• DVLA should consider whether the section of “at a glance” on loss of consciousness/loss of or altered awareness gives sufficient weight to a medical event occurring at the wheel of a vehicle and its consequences.
  •  DVLA should change its policy on notification from third parties so that relevant fitness to drive information from ostensibly reliable sources, such as the police, can be investigated whether or not it comes in written form.
  • DVLA should redouble its efforts to raise awareness of the implications of medical conditions for fitness to drive amongst the medical profession.
  • The Secretary of State for Transport should instigate a consultation on how best to ensure the completeness and accuracy of the information available to DVLA in making fitness to drive licensing decisions with a view to making legislative change.
  •  Part of this exercise should involve considering increasing the penalties and altering the mode of prosecution for contravention of section 94 of the Road Traffic Act 1988.
  • The Secretary of State for Transport should instigate a consultation on whether it is appropriate that doctors should be given greater freedom, by the General Medical Council, or an obligation, by Parliament, to report fitness to drive concerns directly to DVLA.

These recommendations are wide ranging and cover communications with doctors, employment processes, the operation of bin lorries, safety systems and the requirements of the DVLA in medical cases. It is clear that a problem beyond the tragic circumstances of this case had been highlighted regarding the reporting of medical conditions which may impair the ability to drive. It is hoped that the Sheriff’s findings and the detailed recommendations made will reduce the likelihood of an accident like this happening in the future.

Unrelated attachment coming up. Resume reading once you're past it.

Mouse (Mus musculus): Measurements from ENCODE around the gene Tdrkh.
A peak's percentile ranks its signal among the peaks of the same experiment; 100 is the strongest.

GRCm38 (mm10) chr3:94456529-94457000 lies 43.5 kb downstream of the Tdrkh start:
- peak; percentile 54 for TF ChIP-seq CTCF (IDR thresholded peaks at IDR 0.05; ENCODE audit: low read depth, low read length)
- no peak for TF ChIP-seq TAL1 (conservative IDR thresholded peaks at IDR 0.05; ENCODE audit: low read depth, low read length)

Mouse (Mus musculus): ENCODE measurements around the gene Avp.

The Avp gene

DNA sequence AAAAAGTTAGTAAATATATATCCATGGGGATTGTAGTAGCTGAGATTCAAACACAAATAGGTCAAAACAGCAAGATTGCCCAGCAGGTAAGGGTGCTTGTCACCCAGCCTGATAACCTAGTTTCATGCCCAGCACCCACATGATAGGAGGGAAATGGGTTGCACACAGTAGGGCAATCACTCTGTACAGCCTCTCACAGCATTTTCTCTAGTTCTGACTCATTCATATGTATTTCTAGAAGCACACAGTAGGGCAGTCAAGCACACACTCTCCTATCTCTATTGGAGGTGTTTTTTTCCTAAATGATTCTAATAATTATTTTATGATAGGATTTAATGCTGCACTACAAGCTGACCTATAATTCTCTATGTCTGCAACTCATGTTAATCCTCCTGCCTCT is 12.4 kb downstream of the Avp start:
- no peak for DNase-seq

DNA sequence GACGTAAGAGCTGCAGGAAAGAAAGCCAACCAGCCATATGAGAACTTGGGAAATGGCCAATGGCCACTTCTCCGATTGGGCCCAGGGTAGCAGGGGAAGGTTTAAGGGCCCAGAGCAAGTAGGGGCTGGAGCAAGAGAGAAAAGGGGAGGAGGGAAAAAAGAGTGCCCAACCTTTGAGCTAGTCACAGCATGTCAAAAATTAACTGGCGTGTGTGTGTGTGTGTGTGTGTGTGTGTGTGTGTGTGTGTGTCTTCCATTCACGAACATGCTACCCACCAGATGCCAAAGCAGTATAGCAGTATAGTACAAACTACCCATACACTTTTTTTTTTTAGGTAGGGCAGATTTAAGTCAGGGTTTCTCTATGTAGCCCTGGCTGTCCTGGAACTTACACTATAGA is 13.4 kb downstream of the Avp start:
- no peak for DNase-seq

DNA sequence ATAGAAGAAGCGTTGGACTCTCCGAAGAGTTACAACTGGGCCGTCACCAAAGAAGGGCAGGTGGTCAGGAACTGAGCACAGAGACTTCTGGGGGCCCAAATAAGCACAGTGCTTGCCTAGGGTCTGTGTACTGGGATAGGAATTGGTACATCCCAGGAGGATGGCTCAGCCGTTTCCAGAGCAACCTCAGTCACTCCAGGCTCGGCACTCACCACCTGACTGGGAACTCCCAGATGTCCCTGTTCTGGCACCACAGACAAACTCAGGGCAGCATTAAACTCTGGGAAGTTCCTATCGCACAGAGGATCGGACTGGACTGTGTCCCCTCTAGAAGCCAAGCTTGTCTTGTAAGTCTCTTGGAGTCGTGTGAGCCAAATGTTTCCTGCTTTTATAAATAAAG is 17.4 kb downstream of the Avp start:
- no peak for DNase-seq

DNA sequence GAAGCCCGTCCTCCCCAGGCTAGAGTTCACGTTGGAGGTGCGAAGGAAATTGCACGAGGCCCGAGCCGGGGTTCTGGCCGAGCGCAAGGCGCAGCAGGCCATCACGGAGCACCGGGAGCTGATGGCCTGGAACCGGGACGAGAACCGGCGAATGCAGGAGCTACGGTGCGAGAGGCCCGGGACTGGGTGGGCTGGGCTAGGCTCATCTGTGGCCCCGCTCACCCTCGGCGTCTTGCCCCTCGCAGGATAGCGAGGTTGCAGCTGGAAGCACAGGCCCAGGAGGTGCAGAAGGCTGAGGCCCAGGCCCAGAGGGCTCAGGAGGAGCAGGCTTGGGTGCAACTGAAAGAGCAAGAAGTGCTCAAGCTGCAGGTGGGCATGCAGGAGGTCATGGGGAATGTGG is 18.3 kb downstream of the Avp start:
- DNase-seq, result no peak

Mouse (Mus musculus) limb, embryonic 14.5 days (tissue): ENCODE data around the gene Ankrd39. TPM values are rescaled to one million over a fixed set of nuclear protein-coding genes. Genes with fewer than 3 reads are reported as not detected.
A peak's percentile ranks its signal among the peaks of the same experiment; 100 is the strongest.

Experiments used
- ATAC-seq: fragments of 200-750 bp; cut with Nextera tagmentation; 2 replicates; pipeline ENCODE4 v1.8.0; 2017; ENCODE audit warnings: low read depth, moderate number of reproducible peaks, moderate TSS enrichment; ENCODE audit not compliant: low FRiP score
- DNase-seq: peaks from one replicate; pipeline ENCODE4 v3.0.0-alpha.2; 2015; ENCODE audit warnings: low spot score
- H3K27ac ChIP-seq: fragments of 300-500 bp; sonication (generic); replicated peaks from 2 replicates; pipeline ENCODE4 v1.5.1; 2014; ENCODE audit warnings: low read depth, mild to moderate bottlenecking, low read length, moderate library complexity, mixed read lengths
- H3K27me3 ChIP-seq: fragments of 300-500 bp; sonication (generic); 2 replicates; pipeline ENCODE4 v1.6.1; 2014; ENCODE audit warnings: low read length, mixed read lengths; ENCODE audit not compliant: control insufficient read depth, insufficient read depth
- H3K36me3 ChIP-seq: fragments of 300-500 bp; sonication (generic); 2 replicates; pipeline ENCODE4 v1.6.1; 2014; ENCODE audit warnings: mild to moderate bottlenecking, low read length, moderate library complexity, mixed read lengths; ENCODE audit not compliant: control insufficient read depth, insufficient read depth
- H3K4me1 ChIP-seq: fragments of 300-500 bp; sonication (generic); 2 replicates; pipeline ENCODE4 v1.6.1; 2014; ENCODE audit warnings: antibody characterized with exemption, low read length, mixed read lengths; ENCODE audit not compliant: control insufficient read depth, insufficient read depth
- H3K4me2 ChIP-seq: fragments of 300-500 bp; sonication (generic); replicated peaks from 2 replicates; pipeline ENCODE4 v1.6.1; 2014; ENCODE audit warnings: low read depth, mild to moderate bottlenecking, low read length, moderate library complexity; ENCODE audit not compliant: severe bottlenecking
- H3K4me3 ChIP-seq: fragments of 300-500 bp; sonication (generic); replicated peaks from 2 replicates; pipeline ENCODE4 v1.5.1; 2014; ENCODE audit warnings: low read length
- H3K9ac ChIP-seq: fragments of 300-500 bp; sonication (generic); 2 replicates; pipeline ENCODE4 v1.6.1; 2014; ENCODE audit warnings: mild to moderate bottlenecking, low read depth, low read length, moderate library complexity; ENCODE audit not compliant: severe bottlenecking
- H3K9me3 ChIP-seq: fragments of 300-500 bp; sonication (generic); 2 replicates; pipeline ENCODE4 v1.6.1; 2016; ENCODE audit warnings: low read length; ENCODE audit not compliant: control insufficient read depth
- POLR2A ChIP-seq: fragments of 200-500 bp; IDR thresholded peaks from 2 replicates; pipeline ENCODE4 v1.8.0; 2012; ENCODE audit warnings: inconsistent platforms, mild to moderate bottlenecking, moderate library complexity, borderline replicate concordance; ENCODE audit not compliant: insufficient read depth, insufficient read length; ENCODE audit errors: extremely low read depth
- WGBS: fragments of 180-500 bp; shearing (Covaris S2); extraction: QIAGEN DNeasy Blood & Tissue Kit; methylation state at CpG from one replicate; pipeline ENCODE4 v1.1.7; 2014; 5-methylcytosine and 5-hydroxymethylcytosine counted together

CONCLUSION

So what do we make of all this?  First of all, what of the decision not to prosecute? The Crown has been rightly criticised for lengthy delays in fatal cases and this one went ahead with commendable speed. Despite that, there has been much criticism of the Crown’s decision not to prosecute Mr Clarke and the speed with which it was taken. No doubt the Crown believed it was in the public interest to hold an early FAI, but the fallout from that shows that the issues in highly sensitive fatal cases are very finely balanced indeed.

It is still possible that there will be a private prosecution. These are very rare in Scottish legal history where the duty to prosecute is on the Crown through the COPFS and in the public interest. Many will feel that, as the evidence clearly shows that Mr Clarke did not tell the truth about his medical history with such dreadful consequences, justice demands that he is called to account. Others will look on the Crown’s decision as being the reasonable one in the circumstances with a view to having a full airing of the facts of the accident in public, and quickly.

The Crown’s job in these cases is a very onerous one where decisions are made which have life changing consequences. While the Crown can certainly be criticised for dragging its feet in recent years, this is one case where, in less than a year from the accident, we have heard detailed evidence in court and have a lengthy and thorough judgment from the Sheriff which it is hoped will prevent similar accidents occurring. That, at least, should give comfort to all those affected by this tragic accident.

The Determination of Sheriff Beckett can be found here.

For more information on this, please contact Keith MacRae or call 01224 632 464.